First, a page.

I'm having deja-vu and amnesia at the same time. I think I've forgotten this before.
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I'm having deja-vu and amnesia at the same time. I think I've forgotten this before.
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post #9 of 9
[quote]Originally posted by AirSluf:
<strong>The lowest levels of the IP protocol use the hardware MAC address,
</strong><hr></blockquote>

Nope, the MAC address is part of Ethernet, but completely unrelated to the IP protocol. In a LAN, Ethernet frames (which IP packets are "embedded" into) carry a source and destination MAC address, but this never leaves your local Ethernet. Once you cross a router / gateway, only the IP packet gets transmitted to the outside world, the "surrounding" Ethernet frame is discarded. including the MAC addresses.


[quote]<strong>which is UNIQUE to the ethernet interface card in your machine (including Airport cards).
</strong><hr></blockquote>

Actually, you'd probably have to say it *should be* unique. Each ethernet NIC manufacturer gets assigned a range of MAC adresses they can use, and for each manufactured card, they usually just pick a random number inside their assigned range. While this would not really guarantee unique numbers for each and every card, the huge range of numbers they pick from more or less ensures that duplicates are *very* rare occurances, and chances are even smaller that two such duplicates happen to be sold to the same people and used in the same LAN. Besides, most modern cards don't have their MAC hard-coded onto the card, but rather have it stored in some EEPROM, so users can change it (given the right tool). I think ifconfig under Linux can do this.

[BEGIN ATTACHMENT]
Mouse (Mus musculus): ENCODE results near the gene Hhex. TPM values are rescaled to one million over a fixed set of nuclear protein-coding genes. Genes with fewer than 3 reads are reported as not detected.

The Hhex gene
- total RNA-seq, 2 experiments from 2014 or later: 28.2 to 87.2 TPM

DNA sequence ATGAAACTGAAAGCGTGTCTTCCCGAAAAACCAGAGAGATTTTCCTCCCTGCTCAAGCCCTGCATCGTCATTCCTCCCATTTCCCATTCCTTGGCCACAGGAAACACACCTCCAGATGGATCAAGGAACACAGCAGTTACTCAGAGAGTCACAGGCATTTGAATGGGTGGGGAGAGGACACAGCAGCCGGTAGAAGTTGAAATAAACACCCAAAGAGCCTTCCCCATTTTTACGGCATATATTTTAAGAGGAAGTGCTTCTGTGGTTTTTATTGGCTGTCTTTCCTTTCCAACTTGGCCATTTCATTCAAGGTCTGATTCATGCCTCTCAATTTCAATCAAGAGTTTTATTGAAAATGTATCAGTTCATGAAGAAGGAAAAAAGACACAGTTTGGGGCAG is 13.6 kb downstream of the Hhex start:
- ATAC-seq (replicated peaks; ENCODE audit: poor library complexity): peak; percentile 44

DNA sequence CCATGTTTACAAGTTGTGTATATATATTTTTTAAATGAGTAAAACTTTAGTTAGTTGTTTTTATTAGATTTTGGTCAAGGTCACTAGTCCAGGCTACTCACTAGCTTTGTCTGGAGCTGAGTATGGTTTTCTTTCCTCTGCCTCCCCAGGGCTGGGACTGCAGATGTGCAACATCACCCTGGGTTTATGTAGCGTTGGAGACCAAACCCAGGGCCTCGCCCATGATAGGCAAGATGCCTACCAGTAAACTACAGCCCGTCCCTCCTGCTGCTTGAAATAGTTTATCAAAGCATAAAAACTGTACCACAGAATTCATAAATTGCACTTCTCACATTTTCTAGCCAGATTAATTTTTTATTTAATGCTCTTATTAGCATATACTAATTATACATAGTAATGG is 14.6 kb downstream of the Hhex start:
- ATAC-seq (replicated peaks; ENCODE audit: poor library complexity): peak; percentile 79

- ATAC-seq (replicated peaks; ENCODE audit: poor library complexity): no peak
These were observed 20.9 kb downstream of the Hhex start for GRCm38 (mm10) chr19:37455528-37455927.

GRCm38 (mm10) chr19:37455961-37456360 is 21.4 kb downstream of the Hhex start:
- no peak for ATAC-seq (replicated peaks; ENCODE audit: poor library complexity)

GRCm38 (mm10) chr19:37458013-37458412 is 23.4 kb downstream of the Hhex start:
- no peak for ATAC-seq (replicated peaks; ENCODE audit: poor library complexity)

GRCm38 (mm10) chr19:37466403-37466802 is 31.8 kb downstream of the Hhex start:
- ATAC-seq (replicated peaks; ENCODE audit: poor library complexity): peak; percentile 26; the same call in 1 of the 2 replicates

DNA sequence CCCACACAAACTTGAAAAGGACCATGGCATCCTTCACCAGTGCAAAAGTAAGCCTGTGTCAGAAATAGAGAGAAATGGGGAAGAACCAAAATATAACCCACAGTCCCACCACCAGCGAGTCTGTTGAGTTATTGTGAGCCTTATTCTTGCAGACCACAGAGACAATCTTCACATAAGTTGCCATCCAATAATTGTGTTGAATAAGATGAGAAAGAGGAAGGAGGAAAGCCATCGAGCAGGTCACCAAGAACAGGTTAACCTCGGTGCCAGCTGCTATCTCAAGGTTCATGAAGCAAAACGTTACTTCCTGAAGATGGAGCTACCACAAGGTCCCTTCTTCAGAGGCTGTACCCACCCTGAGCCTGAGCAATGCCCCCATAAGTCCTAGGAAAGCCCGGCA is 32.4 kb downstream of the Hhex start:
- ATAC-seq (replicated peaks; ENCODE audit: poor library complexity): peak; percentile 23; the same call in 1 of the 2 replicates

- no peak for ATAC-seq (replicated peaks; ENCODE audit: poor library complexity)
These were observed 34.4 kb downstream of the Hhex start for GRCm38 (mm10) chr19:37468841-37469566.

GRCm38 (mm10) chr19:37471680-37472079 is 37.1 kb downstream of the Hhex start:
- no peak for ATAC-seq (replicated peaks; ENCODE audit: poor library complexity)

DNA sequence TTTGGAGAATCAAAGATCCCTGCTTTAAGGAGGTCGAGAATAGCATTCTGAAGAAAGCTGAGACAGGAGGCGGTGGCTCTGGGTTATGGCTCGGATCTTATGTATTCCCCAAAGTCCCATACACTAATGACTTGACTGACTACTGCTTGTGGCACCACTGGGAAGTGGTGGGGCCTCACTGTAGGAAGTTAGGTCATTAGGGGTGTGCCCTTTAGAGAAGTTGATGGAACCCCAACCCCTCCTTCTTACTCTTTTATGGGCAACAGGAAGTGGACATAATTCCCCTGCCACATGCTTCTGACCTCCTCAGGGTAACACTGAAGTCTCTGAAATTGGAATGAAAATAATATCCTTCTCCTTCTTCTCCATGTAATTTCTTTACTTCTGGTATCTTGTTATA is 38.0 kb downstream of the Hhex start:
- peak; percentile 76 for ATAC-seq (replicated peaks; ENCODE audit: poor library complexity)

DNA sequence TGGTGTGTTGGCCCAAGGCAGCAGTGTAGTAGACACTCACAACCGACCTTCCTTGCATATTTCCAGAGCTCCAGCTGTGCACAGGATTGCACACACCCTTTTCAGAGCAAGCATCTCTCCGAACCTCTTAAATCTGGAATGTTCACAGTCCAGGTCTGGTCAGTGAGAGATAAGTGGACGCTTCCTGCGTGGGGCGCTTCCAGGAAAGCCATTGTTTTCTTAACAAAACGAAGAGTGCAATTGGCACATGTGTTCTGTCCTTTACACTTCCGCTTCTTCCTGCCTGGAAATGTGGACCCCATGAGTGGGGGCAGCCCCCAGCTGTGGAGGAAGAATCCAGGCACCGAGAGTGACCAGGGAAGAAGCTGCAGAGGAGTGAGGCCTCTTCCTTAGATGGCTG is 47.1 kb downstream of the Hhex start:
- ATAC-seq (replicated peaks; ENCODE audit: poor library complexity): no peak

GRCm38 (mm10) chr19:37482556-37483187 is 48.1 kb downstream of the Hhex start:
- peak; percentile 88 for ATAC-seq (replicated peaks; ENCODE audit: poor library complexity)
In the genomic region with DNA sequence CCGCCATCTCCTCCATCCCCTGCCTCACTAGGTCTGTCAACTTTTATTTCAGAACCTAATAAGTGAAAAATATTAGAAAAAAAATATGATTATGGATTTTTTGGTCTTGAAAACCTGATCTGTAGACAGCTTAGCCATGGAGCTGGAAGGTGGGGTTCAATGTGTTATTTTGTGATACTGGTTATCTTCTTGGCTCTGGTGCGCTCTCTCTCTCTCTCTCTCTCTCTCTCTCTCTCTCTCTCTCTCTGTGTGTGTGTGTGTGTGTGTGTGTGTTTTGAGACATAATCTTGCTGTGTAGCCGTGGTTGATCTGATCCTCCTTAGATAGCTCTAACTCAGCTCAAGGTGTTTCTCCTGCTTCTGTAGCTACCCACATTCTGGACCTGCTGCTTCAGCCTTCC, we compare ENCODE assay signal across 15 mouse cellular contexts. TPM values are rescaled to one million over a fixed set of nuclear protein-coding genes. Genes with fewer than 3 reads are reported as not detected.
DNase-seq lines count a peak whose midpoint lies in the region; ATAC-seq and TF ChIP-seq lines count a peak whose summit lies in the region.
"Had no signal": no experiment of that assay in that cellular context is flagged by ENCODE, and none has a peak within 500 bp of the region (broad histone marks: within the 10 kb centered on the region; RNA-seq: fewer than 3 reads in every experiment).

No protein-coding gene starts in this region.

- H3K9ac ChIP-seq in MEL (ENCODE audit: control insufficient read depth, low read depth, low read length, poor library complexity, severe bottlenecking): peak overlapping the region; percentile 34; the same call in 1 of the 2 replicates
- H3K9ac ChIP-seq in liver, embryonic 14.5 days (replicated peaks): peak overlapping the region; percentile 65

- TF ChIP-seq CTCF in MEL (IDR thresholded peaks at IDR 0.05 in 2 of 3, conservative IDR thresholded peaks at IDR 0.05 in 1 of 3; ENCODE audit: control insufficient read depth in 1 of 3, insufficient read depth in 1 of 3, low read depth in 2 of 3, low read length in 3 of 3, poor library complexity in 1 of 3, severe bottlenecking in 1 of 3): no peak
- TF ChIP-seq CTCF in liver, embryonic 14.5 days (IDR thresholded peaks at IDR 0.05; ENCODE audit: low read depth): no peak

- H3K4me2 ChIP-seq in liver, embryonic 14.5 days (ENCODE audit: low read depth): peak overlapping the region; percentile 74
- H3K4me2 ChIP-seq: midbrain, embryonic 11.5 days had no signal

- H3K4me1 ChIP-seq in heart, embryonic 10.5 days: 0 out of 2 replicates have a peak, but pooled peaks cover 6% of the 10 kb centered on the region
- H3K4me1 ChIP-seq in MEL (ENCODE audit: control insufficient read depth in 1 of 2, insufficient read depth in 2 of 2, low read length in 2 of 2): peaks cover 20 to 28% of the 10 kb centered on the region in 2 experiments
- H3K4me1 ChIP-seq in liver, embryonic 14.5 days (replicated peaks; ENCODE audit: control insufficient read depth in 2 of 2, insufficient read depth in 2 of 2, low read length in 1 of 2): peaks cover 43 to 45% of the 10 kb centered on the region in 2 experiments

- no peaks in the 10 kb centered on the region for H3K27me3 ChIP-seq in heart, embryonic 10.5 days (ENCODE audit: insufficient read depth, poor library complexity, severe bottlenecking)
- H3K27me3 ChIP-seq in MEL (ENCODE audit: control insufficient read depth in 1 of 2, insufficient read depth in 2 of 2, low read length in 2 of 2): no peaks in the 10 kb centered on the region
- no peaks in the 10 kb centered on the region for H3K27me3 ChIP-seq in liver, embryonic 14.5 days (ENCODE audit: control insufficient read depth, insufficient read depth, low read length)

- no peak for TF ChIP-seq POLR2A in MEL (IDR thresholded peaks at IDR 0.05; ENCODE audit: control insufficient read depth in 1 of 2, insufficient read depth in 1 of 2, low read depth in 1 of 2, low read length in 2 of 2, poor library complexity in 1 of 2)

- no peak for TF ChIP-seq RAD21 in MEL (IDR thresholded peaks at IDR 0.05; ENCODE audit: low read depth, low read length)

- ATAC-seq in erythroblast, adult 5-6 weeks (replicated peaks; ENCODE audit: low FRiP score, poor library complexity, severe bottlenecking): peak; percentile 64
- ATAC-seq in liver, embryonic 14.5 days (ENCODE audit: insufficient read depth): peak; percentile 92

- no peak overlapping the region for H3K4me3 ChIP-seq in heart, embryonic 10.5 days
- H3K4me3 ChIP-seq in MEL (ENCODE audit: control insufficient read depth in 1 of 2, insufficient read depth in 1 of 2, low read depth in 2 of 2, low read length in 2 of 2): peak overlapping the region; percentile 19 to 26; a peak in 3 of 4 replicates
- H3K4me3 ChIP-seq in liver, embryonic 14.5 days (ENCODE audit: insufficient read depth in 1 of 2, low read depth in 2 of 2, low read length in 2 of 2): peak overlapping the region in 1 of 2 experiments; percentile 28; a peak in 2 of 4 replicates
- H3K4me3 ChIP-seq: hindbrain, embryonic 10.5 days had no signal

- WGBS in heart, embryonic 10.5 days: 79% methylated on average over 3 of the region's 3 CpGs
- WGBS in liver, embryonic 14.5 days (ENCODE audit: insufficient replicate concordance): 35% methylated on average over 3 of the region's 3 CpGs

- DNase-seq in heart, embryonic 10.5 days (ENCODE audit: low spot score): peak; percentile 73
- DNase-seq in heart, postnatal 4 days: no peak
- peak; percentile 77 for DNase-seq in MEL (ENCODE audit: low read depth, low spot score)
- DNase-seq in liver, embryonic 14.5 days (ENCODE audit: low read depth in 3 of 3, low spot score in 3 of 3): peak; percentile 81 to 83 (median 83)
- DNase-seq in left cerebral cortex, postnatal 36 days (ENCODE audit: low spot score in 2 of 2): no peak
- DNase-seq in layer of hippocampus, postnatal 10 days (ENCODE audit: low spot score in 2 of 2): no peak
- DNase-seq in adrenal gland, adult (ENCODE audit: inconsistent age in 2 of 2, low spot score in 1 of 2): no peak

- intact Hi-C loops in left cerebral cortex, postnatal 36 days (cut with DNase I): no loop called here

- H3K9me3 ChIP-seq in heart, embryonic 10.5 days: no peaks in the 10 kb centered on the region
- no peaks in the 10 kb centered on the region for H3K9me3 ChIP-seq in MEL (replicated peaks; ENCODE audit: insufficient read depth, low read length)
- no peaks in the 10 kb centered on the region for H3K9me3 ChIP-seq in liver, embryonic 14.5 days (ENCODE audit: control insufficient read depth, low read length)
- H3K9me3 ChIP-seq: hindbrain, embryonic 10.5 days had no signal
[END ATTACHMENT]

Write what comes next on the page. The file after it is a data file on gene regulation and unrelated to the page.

[quote]<strong>
It [b]can[\\b] be traced even if the physical location changes unless you have a router in between that completely strips all IP layer info and reconstructs a new outbound packet.
</strong><hr></blockquote>


As stated above, the MAC is not part of an IP packet, but only contained in Ethernet frames *alongside* the IP packet. It is only used inside LANs, and gets stripped once you leave your local subnet (at any router or gateway, e.g.).


[quote]<strong>But then it is a sitting duck to be exploited and have it's incoming traffic monitored. It is a lot more difficult to mask or spoof the final MAC addresses than IP addresses.
</strong><hr></blockquote>

While this is true, it is only relevant as long as the guys tracking you share the same ethernet segment with you.


[quote]<strong>How do you think they track hackers working over phreaked cell phone connections? Find the MAC address and work it backwards until you have localized the phone number, then determine which tower is currently servicing that number, then scan for the location of the phone itself.</strong><hr></blockquote>

Nope, back-tracing phone calls works by querying the relay stations in between. A Modem doesn't even have a MAC address.


[quote]<strong>None of this is hard if you have pissed the wrong folks off and find yourself on the wrong end of a court order. As software is much more expensive than music and fewer folks run Carracho than did Napster, it's only a matter of time before the knock comes on the door.</strong><hr></blockquote>

Unless you run a real big warez server, I kinda doubt it would be worth the effort. This whole back-tracing thing costs tons of time and money.

Bye,
RazzFazz